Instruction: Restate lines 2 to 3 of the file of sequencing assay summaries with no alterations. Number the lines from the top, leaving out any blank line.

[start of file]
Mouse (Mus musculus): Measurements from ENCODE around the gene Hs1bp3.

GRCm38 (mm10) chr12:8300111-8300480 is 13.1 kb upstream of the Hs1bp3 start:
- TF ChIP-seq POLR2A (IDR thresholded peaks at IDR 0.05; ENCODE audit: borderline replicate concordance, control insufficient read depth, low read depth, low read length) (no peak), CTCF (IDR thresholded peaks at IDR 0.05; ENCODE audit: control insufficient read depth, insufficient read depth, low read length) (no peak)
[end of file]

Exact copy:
GRCm38 (mm10) chr12:8300111-8300480 is 13.1 kb upstream of the Hs1bp3 start:
- TF ChIP-seq POLR2A (IDR thresholded peaks at IDR 0.05; ENCODE audit: borderline replicate concordance, control insufficient read depth, low read depth, low read length) (no peak), CTCF (IDR thresholded peaks at IDR 0.05; ENCODE audit: control insufficient read depth, insufficient read depth, low read length) (no peak)